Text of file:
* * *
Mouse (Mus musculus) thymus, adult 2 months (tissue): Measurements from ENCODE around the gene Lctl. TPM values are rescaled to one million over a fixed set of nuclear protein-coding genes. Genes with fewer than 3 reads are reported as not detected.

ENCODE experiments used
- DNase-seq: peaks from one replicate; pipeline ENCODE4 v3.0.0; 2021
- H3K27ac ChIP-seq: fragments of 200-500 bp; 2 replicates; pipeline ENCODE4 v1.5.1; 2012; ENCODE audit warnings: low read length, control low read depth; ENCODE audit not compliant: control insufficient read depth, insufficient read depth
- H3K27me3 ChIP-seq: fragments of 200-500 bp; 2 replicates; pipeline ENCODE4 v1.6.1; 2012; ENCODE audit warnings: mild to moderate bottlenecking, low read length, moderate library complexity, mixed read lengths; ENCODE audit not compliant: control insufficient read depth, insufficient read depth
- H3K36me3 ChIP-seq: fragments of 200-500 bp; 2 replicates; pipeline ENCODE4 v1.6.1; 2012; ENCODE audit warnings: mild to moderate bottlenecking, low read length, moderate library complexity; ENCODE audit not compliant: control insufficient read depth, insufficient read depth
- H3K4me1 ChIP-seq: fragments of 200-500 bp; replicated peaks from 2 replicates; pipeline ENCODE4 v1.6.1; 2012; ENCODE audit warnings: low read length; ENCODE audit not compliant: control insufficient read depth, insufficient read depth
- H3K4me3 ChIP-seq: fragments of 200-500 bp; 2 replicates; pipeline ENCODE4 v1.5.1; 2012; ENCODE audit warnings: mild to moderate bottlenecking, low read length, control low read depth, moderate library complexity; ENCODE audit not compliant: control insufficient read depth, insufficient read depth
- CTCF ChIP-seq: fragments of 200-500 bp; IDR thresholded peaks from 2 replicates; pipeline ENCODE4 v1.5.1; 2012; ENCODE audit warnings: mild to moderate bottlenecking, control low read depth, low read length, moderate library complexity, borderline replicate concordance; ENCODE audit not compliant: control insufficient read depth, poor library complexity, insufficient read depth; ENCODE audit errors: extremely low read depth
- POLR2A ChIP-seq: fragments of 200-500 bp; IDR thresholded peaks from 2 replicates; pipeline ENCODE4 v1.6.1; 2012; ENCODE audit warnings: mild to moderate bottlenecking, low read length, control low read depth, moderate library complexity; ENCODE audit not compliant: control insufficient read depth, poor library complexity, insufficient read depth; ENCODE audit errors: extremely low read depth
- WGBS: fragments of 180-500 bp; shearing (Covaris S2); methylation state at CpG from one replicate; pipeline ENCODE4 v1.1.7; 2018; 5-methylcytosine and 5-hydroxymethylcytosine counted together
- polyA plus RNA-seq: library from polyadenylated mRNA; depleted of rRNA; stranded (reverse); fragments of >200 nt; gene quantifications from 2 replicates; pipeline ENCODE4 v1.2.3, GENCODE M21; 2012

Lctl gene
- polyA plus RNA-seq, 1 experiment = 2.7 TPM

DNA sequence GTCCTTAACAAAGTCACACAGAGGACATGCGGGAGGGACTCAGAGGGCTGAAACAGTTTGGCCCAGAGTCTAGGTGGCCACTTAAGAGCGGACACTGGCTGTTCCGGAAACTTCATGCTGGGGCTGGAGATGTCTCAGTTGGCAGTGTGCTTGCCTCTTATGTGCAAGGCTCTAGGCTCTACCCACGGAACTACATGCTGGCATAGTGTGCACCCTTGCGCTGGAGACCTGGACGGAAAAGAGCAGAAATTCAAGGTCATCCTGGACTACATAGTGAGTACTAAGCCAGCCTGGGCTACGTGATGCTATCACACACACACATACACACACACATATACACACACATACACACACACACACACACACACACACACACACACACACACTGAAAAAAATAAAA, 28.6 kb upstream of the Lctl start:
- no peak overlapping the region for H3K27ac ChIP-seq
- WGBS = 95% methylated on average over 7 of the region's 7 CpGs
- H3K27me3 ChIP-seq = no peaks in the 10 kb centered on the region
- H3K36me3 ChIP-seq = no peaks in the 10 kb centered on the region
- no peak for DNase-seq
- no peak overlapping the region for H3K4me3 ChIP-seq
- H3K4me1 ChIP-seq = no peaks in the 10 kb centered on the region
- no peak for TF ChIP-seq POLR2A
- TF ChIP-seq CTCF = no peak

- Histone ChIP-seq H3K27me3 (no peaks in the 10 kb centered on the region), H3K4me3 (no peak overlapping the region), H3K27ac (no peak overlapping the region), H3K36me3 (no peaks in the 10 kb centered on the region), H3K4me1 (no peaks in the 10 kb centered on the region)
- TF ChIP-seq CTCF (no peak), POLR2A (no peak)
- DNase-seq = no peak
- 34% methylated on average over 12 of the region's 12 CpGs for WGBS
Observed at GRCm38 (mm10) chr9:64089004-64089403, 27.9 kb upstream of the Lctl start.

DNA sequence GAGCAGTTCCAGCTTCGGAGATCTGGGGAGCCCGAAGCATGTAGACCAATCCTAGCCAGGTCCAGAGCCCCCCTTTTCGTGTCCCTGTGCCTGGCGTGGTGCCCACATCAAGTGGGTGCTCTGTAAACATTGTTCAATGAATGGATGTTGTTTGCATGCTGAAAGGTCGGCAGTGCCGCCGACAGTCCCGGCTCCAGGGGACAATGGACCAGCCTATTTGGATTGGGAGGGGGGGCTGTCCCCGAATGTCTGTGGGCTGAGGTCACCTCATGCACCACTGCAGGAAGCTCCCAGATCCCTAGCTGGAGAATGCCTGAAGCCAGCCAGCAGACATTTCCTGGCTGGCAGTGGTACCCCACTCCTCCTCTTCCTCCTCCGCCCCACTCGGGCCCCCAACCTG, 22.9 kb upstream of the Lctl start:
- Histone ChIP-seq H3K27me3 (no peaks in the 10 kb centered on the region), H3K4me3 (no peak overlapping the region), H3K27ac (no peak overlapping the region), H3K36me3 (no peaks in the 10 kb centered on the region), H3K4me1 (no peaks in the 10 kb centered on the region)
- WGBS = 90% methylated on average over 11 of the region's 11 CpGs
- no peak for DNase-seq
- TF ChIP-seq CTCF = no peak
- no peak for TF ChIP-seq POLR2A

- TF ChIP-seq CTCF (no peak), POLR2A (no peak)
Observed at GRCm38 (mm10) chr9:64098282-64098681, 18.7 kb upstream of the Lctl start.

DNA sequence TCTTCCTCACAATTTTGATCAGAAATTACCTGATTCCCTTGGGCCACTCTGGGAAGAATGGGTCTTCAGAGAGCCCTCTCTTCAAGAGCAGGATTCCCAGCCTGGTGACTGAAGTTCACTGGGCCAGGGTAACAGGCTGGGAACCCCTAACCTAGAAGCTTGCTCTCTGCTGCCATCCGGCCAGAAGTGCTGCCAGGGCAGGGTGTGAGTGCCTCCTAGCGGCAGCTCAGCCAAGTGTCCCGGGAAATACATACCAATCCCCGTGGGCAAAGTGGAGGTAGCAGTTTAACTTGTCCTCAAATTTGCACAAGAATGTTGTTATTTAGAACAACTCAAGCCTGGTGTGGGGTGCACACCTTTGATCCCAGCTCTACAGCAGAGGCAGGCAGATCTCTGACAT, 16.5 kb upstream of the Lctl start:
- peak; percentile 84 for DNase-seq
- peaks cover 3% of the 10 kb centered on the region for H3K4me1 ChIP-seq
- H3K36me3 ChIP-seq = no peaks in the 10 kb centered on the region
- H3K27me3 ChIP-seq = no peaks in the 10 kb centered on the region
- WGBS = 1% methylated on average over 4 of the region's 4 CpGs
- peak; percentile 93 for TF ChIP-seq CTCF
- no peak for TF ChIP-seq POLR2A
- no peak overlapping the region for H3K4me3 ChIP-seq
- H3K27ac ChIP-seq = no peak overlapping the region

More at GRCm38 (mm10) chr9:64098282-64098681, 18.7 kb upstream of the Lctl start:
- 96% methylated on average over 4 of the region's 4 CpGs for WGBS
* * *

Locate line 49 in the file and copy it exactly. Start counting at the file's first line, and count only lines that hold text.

- 96% methylated on average over 4 of the region's 4 CpGs for WGBS